The Athens of America
Boston’s history is one of its biggest selling points and one of the main reasons around 16 million people visit the city each year. Boston was originally inhabited by Indian settlers as early as 5,000 BC but it wasn’t until the 17th century, and the arrival of European settlers, that Boston really began to develop.
The puritans, a group of mainly English colonists, set off under John Winthrop’s guidance and eventually settled on the area that would become known as Boston in 1630, naming it after the Lincolnshire town. Shortly after their arrival Harvard College was formed, the educational establishment which grew into Harvard University, one of the leading universities in the world today.
In the late 18th century, Boston was the epicenter of the American revolution against British rule. British attempts at taxation sparked uproar in New England, leading to a war of independence. Boston was the site for a number of key battles, including The Boston Massacre, The Boston Tea Party, The Battle of Bunker Hill and the Siege of Boston.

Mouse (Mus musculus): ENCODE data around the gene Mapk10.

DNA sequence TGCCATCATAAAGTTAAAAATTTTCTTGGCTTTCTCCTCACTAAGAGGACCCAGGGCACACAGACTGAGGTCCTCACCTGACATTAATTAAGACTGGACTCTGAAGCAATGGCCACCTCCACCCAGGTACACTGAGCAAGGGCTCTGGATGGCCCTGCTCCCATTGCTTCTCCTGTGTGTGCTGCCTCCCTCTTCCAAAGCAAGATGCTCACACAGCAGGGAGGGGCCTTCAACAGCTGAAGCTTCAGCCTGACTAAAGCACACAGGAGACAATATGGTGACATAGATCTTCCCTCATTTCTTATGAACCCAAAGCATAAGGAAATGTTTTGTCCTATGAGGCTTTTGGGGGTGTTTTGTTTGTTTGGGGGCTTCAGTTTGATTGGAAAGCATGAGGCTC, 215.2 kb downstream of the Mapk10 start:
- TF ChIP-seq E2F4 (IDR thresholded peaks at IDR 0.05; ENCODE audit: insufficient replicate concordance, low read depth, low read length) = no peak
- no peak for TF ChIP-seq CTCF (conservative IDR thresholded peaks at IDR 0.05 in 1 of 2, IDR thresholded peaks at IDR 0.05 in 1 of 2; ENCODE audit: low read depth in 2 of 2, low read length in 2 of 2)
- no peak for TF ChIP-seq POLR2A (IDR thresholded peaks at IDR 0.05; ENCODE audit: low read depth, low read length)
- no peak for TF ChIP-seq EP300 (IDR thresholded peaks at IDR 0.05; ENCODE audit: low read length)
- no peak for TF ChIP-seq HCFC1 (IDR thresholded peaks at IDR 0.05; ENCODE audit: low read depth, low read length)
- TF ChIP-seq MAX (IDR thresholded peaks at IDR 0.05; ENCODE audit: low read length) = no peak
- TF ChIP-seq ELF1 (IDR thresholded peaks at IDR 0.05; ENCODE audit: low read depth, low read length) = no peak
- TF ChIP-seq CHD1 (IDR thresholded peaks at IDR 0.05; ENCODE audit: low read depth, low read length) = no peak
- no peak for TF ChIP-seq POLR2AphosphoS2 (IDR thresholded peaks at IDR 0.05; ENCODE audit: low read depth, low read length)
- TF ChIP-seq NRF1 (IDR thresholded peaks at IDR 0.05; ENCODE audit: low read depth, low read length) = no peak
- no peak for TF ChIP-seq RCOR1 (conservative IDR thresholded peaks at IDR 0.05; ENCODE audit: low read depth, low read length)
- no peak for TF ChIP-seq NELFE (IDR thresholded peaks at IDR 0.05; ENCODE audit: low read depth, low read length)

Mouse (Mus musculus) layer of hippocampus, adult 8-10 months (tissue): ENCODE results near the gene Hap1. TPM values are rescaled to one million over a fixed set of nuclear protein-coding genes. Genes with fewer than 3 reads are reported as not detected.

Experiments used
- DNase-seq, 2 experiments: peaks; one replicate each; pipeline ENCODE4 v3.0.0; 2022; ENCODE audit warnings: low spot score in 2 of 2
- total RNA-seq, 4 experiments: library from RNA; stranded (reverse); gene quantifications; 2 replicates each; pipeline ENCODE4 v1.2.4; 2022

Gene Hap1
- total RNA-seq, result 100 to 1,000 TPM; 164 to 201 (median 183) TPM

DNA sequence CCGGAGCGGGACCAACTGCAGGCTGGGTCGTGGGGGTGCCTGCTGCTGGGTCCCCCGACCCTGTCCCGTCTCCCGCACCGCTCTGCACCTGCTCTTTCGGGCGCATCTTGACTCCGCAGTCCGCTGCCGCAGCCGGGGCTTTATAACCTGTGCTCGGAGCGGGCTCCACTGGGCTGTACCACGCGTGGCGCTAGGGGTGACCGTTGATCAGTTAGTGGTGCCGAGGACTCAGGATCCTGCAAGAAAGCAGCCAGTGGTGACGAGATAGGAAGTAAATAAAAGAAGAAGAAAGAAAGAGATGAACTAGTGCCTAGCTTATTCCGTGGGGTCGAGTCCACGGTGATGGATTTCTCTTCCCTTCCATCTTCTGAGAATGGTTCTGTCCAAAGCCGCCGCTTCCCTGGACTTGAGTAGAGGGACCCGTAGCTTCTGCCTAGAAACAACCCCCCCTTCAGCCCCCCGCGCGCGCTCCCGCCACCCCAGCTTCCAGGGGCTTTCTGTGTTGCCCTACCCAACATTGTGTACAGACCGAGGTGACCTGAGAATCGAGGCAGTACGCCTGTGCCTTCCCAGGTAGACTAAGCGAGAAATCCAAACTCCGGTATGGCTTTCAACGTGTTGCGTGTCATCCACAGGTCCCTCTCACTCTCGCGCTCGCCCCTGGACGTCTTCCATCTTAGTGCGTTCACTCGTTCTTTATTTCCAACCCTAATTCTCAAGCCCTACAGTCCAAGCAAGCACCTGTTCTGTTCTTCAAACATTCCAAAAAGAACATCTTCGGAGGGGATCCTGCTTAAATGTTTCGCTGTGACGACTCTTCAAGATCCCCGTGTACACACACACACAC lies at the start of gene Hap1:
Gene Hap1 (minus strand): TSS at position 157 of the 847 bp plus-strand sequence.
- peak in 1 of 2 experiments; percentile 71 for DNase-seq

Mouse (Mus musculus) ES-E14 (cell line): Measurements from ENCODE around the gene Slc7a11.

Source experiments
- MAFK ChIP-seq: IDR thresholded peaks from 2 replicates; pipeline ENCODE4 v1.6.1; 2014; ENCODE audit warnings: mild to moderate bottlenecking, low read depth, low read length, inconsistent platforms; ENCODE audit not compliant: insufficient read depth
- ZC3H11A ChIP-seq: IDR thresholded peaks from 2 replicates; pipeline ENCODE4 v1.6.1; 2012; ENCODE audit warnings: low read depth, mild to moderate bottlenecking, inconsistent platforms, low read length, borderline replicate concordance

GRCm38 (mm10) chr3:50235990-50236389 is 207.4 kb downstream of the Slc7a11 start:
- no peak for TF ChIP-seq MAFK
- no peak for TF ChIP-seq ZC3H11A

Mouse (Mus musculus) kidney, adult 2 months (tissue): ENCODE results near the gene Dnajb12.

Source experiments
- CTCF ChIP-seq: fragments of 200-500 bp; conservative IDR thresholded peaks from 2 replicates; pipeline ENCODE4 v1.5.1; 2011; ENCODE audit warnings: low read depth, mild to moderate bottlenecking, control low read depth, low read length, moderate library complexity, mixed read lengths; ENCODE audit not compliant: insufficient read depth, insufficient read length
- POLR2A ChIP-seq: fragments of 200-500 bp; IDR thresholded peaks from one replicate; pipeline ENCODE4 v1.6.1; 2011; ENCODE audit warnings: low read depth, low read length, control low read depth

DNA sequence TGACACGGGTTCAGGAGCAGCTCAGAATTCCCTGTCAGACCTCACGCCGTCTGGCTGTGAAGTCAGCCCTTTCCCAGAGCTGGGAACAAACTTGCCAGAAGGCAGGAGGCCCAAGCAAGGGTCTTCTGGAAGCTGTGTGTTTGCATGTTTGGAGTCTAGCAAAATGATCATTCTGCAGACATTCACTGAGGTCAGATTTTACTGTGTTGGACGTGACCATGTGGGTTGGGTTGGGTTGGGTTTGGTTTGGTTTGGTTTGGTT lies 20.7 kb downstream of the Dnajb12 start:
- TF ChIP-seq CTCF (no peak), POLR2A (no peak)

The city was crucial to the successful expulsion of the British and Boston became extremely prosperous thereafter. It became one of the world’s busiest ports in the 19th century and this attracted a new wave of immigrants, many Irish and Italian, as they sought work and fortune. It would also become the center of the abolitionist movement that sought to rid the country of slavery. Later in the 19th century,
Boston began to foster a reputation as the literary capital of America and boasts the names of Nathaniel Hawthorne and Ralph Waldo Emerson as sons, among others. The beginning of the 20th century saw Boston struggle to keep pace with a rapidly industrialized America, but today it is a thriving city which is one of the most affluent parts of America. For all of its modern prosperity, the city still shows the hallmarks of struggle and revolution at almost every corner.